On the “Yellow Pages – Opt Out requirement must end!” Facebook group, a number of members have reported that the opt-out hasn’t worked.
Frederic Bohbot’s group was primarily targeted to Montreal, aimed particularly at the Yellow Pages Group company in Canada, a.k.a. Groupe Pages Jaunes.
As you can see from one of the above entries, some of the rules surrounding opting out of yellow pages can be poorly-understood by those involved, adding to friction surrounding the issue. An apartment landlord opted-out, but was surprised to still receive deliveries, and a YPG representative explains that “due to privacy laws”, people cannot opt-out on behalf of others. Yet, it sounds as if his tenants aren’t picking up the books, so they likely end up remaining in the building’s common area, where the landlord is left with the duty of dealing with them.
From reporting on the recent DMS 2010 conference in August, I know that there are other parts of the rules in some states which will likely further confuse consumers to some degree, such as having opt-out expire for an address after three years or so.
The issue is quite a bit more complex than it would appear on the face of it. Internet and mobile usage, combined with increasing awareness of environmental issues have resulted in irritation from digital users about having directories dropped on their doorsteps. In large metro areas, the numbers of competing directories dropped further ratchets up the friction. These people are more and more exasperated with unwanted deliveries.
However, the percentage of users who might still want paper directories may still be much more substantial than the digerati comprehend. Isabelle Lascombe, Marketing Director of PagesJaunes in France, reported at DMS that 37% of their consumers use print directories — in rural areas, the percentage is higher, at 46%. Even so, PagesJaunes have moved more rapidly to converting to purely opt-in print directory deliveries, and has seen a much higher uptick in people wanting print than I would’ve guessed.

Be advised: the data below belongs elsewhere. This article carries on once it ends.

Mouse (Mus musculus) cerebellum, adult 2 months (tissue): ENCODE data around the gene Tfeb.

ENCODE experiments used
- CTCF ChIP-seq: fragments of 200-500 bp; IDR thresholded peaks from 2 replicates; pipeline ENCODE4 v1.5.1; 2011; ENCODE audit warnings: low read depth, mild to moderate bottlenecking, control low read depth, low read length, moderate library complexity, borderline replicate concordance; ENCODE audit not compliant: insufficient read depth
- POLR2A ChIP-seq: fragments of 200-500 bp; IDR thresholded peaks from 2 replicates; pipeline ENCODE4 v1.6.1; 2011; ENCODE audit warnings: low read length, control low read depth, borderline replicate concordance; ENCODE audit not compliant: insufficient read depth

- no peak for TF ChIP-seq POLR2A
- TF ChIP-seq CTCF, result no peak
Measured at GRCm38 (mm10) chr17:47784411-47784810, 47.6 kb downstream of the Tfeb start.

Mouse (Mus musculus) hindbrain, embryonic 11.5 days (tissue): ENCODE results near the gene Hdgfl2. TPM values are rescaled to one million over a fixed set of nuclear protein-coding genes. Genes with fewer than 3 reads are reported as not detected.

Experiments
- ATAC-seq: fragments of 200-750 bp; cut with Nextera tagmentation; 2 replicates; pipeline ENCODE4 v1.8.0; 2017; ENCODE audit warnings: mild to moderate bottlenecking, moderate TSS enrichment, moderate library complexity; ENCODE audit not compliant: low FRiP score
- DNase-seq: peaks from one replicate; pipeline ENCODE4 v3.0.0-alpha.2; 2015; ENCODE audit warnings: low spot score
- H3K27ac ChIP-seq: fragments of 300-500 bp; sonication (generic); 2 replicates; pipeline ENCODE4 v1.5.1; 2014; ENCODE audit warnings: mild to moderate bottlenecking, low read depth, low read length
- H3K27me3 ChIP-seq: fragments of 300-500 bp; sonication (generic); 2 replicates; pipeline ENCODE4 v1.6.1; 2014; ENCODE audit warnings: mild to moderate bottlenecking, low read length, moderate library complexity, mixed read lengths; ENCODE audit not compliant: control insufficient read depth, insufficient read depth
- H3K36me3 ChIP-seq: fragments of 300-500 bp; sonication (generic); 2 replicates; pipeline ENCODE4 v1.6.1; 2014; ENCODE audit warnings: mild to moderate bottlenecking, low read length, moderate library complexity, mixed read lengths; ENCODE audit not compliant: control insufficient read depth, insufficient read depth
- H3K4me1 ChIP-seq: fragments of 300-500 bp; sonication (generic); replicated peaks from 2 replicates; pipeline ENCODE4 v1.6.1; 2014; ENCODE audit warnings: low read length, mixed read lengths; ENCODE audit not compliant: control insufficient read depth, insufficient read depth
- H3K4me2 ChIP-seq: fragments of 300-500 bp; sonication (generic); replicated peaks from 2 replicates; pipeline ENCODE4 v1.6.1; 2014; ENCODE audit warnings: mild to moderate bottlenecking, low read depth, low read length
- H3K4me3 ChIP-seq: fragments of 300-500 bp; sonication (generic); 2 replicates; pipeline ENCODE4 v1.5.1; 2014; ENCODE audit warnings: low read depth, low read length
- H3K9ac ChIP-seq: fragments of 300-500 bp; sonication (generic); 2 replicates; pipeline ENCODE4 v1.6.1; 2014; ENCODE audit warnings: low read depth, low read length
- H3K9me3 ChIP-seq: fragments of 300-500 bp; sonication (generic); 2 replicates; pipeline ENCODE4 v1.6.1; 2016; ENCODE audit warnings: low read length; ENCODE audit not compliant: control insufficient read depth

So, the yellow pages companies do indeed validly represent that a portion of the population continues to desire to receive the print YP books, and completely halting this would not represent the rights of those people. However, a number of statistics indicate this segment may continue to shrink, and the irritation level for those who don’t want yellow pages books keeps reaching the boiling-point. I think that the industry will need to follow PagesJaunes in France by moving to opt-in — and sooner than the industry really wants, particularly in the big cities and along the East Coast and West Coast of the United States.
The odd part of this is that there seems to’ve been more outrage against print yellow pages delivered on people’s doorsteps than against newspapers, which comprise a much larger volume of unwanted content in total. There are some cities now which will fine unwanted newspaper/circular delivery, or will allow property owners to put up signs disallowing newspapers. However, I don’t think there’s been the same level or degree of resistance to the local news yet.
Perhaps this is because yellow pages and white pages books weigh more than a typical newspaper? Perhaps it’s because digerati are more likely to read/use a newspaper delivered to them, and therefore perceive it as more of a nice “freebie”? Perhaps newspapers are more reticent to report upon negative news regarding themselves or their own industry? Or, maybe there’s also some element of latent resentment towards yellow pages from small businessmen who recall high ad fees of the past?